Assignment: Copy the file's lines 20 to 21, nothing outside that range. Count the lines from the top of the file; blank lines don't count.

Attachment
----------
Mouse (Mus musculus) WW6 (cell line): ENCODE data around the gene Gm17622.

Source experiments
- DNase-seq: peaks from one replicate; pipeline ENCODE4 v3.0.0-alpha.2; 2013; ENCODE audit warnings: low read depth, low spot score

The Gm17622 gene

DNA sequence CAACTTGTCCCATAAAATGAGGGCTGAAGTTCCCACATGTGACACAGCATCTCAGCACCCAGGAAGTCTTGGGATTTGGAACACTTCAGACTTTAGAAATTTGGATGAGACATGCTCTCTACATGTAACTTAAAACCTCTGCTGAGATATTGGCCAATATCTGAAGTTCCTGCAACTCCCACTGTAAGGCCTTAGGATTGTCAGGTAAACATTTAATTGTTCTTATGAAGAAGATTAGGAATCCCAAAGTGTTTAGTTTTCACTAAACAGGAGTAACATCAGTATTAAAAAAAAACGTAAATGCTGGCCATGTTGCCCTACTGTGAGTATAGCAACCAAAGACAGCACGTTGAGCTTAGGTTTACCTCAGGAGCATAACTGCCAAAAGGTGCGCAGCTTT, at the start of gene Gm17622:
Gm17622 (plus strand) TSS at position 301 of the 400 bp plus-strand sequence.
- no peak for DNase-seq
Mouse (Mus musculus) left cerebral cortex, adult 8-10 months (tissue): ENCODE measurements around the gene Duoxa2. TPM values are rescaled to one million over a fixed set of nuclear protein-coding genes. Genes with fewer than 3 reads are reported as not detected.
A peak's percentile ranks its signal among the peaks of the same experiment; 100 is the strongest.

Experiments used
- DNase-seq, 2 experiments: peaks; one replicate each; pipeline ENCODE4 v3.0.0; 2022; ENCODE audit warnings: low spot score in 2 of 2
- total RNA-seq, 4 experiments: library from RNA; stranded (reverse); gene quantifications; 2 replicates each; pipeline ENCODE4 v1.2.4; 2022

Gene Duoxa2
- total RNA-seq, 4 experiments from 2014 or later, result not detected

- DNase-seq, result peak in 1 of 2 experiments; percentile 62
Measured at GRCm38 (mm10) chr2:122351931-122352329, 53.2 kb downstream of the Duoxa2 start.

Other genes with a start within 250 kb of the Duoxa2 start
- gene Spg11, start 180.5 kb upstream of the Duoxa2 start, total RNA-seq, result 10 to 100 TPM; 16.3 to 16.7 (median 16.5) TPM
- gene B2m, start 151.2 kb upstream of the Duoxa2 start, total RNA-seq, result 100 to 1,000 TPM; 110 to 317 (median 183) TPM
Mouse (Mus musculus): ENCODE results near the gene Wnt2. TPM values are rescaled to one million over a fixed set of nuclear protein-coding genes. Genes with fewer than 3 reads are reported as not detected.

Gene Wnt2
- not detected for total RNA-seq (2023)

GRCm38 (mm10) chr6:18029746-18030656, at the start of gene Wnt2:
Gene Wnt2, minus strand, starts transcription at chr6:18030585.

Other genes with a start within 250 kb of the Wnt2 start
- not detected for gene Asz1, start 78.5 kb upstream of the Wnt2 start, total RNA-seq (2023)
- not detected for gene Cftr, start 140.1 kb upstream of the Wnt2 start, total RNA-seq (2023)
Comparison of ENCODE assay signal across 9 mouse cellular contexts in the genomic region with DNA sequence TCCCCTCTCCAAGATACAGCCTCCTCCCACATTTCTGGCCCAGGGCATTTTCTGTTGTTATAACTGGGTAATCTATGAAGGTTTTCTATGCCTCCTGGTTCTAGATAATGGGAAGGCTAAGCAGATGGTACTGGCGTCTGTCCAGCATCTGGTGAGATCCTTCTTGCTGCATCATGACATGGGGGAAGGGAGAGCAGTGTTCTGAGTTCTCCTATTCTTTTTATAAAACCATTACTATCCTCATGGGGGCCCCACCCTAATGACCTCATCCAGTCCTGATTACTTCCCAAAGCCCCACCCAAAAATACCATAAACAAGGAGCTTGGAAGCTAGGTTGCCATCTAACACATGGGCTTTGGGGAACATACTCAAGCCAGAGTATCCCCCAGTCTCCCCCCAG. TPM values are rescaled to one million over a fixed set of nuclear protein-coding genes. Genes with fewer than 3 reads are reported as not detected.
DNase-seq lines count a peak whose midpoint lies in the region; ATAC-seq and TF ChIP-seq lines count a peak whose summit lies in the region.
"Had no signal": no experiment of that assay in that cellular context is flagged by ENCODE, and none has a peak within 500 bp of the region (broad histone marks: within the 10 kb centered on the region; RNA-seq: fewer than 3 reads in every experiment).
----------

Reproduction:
Mouse (Mus musculus): ENCODE results near the gene Wnt2. TPM values are rescaled to one million over a fixed set of nuclear protein-coding genes. Genes with fewer than 3 reads are reported as not detected.

Gene Wnt2